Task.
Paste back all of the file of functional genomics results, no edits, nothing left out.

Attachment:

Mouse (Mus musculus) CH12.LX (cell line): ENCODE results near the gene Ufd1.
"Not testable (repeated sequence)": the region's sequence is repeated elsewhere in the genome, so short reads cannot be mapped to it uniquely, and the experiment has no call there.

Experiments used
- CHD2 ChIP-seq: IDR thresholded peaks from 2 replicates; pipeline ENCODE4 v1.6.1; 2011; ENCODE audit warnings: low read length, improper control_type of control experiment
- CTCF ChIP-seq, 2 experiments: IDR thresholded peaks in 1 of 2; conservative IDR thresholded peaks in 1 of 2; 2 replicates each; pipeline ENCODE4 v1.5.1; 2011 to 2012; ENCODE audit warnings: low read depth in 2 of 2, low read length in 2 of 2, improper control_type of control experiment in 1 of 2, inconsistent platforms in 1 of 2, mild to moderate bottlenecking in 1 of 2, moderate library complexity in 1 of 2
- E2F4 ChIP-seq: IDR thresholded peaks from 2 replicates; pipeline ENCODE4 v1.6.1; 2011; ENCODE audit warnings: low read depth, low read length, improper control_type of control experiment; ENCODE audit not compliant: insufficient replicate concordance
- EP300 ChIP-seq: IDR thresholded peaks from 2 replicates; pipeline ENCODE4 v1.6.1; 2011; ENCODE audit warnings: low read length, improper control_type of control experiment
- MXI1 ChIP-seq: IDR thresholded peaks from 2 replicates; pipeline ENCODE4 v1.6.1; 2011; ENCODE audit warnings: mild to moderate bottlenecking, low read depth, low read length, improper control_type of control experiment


Mouse (Mus musculus) CH12.LX (cell line): ENCODE results near the gene Ufd1.
"Not testable (repeated sequence)": the region's sequence is repeated elsewhere in the genome, so short reads cannot be mapped to it uniquely, and the experiment has no call there.

Experiments used
- CHD2 ChIP-seq: IDR thresholded peaks from 2 replicates; pipeline ENCODE4 v1.6.1; 2011; ENCODE audit warnings: low read length, improper control_type of control experiment
- CTCF ChIP-seq, 2 experiments: IDR thresholded peaks in 1 of 2; conservative IDR thresholded peaks in 1 of 2; 2 replicates each; pipeline ENCODE4 v1.5.1; 2011 to 2012; ENCODE audit warnings: low read depth in 2 of 2, low read length in 2 of 2, improper control_type of control experiment in 1 of 2, inconsistent platforms in 1 of 2, mild to moderate bottlenecking in 1 of 2, moderate library complexity in 1 of 2
- E2F4 ChIP-seq: IDR thresholded peaks from 2 replicates; pipeline ENCODE4 v1.6.1; 2011; ENCODE audit warnings: low read depth, low read length, improper control_type of control experiment; ENCODE audit not compliant: insufficient replicate concordance
- EP300 ChIP-seq: IDR thresholded peaks from 2 replicates; pipeline ENCODE4 v1.6.1; 2011; ENCODE audit warnings: low read length, improper control_type of control experiment
- MXI1 ChIP-seq: IDR thresholded peaks from 2 replicates; pipeline ENCODE4 v1.6.1; 2011; ENCODE audit warnings: mild to moderate bottlenecking, low read depth, low read length, improper control_type of control experiment